Once directors are aware the company is in financial distress and insolvency may be “around the corner”, directors should take some form of action to ascertain the extent of the company’s difficulties. In some circumstances, this may require directors to commission or undertake an audit of the company’s solvency.
If we suspect insolvency, what should we do next?
If the directors suspect the company is insolvent, or may become insolvent, it is in the interests of directors to take measures to ensure the safe harbour protections are in place before incurring any further debts.
Once insolvency is suspected, directors should take positive steps towards developing a course of action for the company that is reasonably likely to lead to a better outcome, or alternatively, immediately appointing an administrator or liquidator.
To determine whether to appoint an administrator or liquidator or embark on a course of action, some of the steps that directors may be required to undertake are as follows:
- Properly inform yourself of the company’s financial position by, for instance, engaging an auditor to assess the company’s solvency.
- Take measures to ensure that the company is keeping appropriate financial records. This may, for instance, involve the board examining current management processes with a critical eye. The maintenance of appropriate records is important if directors will rely on the safe harbour in legal proceedings.
- Obtain advice from one or more appropriately qualified entities regarding the company’s restructuring options, financial position, and legal exposure. In particular, directors should look to obtain an advice which considers potential courses of action and compares them with the result that follow from the immediate appointment of an administrator or liquidator.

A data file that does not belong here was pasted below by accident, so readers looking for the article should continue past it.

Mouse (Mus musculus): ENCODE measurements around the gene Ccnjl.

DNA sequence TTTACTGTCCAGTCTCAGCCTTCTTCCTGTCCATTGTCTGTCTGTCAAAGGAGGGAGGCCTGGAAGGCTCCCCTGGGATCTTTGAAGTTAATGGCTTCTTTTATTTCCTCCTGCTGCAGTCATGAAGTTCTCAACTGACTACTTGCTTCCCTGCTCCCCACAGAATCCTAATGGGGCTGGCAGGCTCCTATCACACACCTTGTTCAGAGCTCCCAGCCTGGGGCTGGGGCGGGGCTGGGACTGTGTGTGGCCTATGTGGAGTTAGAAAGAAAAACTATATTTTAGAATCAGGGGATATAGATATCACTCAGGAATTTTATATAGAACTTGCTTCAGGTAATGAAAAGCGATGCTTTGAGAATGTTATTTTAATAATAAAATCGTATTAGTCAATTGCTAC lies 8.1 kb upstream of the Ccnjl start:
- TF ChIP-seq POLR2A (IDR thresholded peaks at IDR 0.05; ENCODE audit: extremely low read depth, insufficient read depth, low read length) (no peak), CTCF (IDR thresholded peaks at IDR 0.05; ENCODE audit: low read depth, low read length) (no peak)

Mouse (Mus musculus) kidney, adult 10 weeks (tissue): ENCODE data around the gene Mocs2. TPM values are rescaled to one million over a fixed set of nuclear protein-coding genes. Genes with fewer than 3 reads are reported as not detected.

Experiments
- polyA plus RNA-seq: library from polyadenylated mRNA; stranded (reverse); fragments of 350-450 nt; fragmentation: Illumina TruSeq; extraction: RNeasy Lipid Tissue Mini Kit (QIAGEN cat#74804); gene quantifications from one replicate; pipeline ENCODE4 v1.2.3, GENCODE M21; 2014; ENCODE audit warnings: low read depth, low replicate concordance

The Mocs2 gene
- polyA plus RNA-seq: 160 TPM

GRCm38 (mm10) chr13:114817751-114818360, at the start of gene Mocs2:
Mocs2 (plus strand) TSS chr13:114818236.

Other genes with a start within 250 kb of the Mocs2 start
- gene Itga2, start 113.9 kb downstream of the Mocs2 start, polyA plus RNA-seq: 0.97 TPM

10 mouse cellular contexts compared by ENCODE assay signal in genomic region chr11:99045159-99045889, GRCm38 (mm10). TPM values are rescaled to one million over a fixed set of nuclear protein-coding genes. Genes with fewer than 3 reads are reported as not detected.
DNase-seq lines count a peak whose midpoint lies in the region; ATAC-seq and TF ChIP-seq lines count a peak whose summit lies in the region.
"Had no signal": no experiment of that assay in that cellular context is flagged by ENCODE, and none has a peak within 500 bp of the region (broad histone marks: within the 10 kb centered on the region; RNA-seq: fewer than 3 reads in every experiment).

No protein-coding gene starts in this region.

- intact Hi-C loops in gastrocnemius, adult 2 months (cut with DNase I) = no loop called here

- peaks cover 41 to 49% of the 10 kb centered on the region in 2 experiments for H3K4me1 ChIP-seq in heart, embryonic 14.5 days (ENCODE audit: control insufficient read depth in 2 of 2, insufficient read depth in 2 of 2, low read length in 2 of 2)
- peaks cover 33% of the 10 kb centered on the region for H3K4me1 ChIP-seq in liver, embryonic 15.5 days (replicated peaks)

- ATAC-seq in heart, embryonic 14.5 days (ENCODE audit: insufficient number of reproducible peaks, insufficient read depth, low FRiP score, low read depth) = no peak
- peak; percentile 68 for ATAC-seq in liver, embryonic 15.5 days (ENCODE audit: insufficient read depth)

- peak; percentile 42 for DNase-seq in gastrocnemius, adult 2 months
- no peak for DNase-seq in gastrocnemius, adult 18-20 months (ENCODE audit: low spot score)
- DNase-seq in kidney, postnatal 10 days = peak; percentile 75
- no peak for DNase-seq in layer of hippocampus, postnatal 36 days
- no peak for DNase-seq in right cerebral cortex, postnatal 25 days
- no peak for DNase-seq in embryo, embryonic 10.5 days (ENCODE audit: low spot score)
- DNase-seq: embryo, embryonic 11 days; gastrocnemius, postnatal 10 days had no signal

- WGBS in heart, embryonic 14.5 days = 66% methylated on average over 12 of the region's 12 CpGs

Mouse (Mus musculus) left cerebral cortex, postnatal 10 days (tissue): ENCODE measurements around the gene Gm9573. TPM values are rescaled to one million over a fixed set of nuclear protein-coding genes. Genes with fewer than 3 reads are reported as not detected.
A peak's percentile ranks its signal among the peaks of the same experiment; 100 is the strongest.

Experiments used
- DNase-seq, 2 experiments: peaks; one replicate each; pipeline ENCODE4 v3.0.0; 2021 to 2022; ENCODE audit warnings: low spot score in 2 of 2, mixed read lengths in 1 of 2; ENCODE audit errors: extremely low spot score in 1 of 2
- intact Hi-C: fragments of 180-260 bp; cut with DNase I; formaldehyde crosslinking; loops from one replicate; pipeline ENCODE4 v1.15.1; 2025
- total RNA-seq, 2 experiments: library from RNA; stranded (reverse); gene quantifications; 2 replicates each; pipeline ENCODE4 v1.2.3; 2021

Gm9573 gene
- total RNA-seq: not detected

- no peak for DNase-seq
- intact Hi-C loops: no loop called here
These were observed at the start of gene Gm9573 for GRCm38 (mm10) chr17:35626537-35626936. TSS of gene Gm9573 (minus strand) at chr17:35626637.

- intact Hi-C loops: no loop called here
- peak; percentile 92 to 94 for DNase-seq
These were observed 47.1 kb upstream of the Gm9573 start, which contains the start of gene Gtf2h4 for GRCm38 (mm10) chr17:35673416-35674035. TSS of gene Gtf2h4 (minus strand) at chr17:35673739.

- Assess whether the company will continue to be in a position to meet all payments to employees on time, or whether this will prove impossible. If impossible, directors will not be able to rely on the safe harbour protections.
- Assess whether there is any employee fraud, theft, or other misconduct of employees, and addressing it immediately. The continued presence of employee misconduct may jeopardise the protection of the safe harbour.
What is a better outcome?
The protection of safe harbour is contingent on directors developing and implementing a course of action that will lead to a better outcome for the company, and the term “better outcome” is defined in comparative terms: a better outcome for the company is one that will be “better” for the company than “the immediate appointment of an administrator or liquidator”.